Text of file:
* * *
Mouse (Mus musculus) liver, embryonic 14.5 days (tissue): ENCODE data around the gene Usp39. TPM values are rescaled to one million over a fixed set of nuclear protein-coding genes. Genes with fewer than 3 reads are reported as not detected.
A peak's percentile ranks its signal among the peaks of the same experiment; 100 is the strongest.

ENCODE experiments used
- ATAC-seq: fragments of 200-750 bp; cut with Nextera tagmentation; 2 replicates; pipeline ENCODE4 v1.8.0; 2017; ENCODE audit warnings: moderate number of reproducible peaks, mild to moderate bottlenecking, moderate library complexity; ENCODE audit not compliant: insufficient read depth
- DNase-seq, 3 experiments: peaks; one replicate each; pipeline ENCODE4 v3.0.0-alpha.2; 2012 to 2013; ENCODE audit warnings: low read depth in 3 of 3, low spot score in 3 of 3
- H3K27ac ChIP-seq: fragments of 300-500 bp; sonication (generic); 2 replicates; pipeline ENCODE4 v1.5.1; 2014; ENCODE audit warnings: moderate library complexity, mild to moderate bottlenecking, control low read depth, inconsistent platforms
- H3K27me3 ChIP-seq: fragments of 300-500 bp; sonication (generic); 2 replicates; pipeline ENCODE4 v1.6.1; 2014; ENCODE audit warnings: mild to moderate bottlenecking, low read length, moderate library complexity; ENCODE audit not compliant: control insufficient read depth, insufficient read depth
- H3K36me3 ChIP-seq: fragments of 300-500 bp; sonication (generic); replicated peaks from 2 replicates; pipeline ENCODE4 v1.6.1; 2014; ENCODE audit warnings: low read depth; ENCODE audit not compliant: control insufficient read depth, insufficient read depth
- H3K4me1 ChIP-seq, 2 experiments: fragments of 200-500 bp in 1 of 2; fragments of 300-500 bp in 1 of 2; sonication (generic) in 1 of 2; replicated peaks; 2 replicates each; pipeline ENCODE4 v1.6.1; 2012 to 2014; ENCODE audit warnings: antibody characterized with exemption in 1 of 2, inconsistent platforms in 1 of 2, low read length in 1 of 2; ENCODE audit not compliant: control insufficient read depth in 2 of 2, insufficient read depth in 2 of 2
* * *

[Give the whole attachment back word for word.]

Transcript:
Mouse (Mus musculus) liver, embryonic 14.5 days (tissue): ENCODE data around the gene Usp39. TPM values are rescaled to one million over a fixed set of nuclear protein-coding genes. Genes with fewer than 3 reads are reported as not detected.
A peak's percentile ranks its signal among the peaks of the same experiment; 100 is the strongest.

ENCODE experiments used
- ATAC-seq: fragments of 200-750 bp; cut with Nextera tagmentation; 2 replicates; pipeline ENCODE4 v1.8.0; 2017; ENCODE audit warnings: moderate number of reproducible peaks, mild to moderate bottlenecking, moderate library complexity; ENCODE audit not compliant: insufficient read depth
- DNase-seq, 3 experiments: peaks; one replicate each; pipeline ENCODE4 v3.0.0-alpha.2; 2012 to 2013; ENCODE audit warnings: low read depth in 3 of 3, low spot score in 3 of 3
- H3K27ac ChIP-seq: fragments of 300-500 bp; sonication (generic); 2 replicates; pipeline ENCODE4 v1.5.1; 2014; ENCODE audit warnings: moderate library complexity, mild to moderate bottlenecking, control low read depth, inconsistent platforms
- H3K27me3 ChIP-seq: fragments of 300-500 bp; sonication (generic); 2 replicates; pipeline ENCODE4 v1.6.1; 2014; ENCODE audit warnings: mild to moderate bottlenecking, low read length, moderate library complexity; ENCODE audit not compliant: control insufficient read depth, insufficient read depth
- H3K36me3 ChIP-seq: fragments of 300-500 bp; sonication (generic); replicated peaks from 2 replicates; pipeline ENCODE4 v1.6.1; 2014; ENCODE audit warnings: low read depth; ENCODE audit not compliant: control insufficient read depth, insufficient read depth
- H3K4me1 ChIP-seq, 2 experiments: fragments of 200-500 bp in 1 of 2; fragments of 300-500 bp in 1 of 2; sonication (generic) in 1 of 2; replicated peaks; 2 replicates each; pipeline ENCODE4 v1.6.1; 2012 to 2014; ENCODE audit warnings: antibody characterized with exemption in 1 of 2, inconsistent platforms in 1 of 2, low read length in 1 of 2; ENCODE audit not compliant: control insufficient read depth in 2 of 2, insufficient read depth in 2 of 2